Dharamshala, July 1 : The Tibetan spiritual leader the Dalai Lama has instructed the envoys to "make every effort to bring about tangible progress to alleviate the difficult situation for Tibetans" during talks with the Chinese representatives, says the Tibetan government-in-exile, based in Dharamsala.
Tibet's government-in-exile said the two-day talks would open in Beijing on Tuesday, but the Chinese Foreign Ministry and the cabinet spokesman's office declined to confirm or deny the dates.
Speaking to an international news agency in Dharamsala, the seat of the government-in-exile, Thubten Samphel, spokesperson of the Tibetan Government-in-exile said that the envoys have been instructed to make every possible effort to resolve the issue of Tibet.
"The instructions have been given to the envoys to leave no stone unturned to resolve the issue of Tibet through discussion and dialogue with the Chinese leadership since our struggle is non-violent and this is the only viable alternative," said Samphel.
He further added that the Tibetans hope that the Chinese government would abide by the promise made by the Chinese President during his recent visit to Japan.
It would be their second closed-door meeting since rioting erupted in Tibet in March and heaped international pressure on China to deal with the Nobel laureate, who fled into exile in India in 1959 after an abortive uprising against Chinese rule.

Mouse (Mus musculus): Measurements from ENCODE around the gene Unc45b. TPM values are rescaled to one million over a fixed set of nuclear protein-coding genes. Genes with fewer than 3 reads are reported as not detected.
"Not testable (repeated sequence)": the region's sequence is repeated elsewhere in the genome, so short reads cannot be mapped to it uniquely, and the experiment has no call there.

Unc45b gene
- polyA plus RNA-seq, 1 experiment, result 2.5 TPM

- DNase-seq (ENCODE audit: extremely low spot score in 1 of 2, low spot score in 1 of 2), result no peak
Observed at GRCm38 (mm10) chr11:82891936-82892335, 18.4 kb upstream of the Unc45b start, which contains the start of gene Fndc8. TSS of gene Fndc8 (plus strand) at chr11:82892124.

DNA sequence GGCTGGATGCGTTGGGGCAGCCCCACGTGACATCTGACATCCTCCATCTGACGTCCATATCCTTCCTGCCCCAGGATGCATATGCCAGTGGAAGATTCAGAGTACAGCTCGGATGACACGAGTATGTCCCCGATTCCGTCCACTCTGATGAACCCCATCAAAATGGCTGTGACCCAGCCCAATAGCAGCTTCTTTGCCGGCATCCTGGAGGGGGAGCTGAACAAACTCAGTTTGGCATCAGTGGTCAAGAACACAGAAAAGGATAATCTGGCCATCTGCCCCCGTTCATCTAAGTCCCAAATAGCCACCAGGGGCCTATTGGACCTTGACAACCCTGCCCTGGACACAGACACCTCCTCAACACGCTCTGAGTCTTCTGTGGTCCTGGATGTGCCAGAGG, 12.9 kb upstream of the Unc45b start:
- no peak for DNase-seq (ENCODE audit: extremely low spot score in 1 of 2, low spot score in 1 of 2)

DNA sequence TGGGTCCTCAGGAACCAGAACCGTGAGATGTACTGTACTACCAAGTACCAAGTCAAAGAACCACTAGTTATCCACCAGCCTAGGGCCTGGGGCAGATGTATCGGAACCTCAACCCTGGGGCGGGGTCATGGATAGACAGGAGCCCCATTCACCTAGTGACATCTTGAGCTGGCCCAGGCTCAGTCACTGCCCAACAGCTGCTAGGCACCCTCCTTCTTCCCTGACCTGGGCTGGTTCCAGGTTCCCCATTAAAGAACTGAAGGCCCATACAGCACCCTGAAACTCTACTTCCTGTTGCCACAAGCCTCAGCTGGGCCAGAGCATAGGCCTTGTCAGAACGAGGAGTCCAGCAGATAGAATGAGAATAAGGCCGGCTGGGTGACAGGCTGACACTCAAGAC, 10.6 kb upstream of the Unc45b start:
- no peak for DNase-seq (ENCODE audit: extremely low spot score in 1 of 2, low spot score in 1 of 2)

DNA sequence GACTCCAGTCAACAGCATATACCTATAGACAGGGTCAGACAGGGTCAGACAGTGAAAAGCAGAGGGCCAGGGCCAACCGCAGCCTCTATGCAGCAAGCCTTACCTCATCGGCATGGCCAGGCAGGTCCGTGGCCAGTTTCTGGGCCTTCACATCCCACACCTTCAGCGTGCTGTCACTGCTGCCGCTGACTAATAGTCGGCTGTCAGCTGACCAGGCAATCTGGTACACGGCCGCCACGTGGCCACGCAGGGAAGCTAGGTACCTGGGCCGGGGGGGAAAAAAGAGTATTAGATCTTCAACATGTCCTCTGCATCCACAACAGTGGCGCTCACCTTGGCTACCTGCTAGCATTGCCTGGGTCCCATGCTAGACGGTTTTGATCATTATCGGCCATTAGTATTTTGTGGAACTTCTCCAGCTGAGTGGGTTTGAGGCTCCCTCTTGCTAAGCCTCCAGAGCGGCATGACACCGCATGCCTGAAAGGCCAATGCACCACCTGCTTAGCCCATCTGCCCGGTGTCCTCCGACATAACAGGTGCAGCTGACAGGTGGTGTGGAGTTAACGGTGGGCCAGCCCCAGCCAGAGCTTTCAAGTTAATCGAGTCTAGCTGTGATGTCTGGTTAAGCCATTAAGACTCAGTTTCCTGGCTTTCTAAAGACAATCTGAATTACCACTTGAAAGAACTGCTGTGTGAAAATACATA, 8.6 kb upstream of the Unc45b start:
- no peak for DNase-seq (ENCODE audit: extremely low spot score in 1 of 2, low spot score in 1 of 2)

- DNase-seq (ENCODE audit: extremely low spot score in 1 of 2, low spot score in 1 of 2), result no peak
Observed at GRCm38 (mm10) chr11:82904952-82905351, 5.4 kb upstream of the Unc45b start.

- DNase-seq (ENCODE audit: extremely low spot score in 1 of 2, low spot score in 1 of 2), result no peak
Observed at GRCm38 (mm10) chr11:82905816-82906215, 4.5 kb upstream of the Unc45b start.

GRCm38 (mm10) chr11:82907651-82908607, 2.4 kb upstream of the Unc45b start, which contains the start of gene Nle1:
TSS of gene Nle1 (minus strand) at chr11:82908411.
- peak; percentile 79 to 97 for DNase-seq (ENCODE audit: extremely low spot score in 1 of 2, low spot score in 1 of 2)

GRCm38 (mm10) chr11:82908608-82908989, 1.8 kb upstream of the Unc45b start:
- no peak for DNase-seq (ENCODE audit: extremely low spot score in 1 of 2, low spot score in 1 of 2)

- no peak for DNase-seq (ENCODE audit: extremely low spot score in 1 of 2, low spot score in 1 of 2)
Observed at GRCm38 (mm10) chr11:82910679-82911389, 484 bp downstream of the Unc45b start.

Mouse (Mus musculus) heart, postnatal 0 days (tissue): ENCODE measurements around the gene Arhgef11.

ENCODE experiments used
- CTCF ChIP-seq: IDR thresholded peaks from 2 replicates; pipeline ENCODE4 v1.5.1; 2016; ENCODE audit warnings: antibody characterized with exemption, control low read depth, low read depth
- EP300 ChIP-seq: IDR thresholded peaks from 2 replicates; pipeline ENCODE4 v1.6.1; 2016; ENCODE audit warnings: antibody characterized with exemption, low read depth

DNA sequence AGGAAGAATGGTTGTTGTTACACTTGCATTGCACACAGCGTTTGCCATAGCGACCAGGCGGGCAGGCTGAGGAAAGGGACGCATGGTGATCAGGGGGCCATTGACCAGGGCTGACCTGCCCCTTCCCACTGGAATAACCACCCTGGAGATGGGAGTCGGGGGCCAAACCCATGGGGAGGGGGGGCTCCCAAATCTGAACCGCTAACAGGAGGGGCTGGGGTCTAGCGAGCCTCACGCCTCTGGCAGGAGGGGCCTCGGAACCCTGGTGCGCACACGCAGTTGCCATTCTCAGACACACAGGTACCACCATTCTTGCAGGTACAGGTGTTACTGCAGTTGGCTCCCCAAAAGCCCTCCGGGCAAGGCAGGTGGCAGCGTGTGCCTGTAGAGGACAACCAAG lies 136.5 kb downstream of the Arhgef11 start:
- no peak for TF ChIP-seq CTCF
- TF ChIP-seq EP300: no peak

The current round of talks, the sixth since 2002 and delayed by three weeks in the wake of China's deadliest earthquake in three decades, was preceded by a glut of goodwill, arguably somewhat more from the Dalai Lama's side than China's.
During a trip to Britain in May, he said he was willing to attend the August 8-24 Beijing Olympics if talks between his envoys and China yielded results. He did not elaborate.
But a Chinese source with ties to the leadership told the news agency an Olympic invite for the Dalai Lama or a summit with President Hu Jintao was out of the question unless Hu can mollify conservatives in his ruling Communist Party.
The Dalai Lama says he wants autonomy for the Himalayan region. But China is unconvinced and brands him a separatist.
He extended an olive branch to China praising the Chinese for their handling of the aftermath of the tremor that left a trail of death and destruction in the southwestern province of Sichuan.
The quake killed about 70,000 people and put China at the receiving end of international sympathy after a period of vilification over a post-riot crackdown in Tibet.
The Dalai Lama held a prayer meeting for Chinese quake victims in Dharamsala on June 4 and his envoys visited the Chinese Embassy in London to express their condolences.
The government-in-exile has urged Tibetans to stop protesting outside Chinese embassies and consulates worldwide.
In a concession, Chinese authorities have freed many Tibetans detained in the wake of the rioting, a source with knowledge of the releases said, requesting anonymity.
Chinese authorities also reciprocated the Dalai Lama's goodwill by reopening Tibet to foreign tourists last month.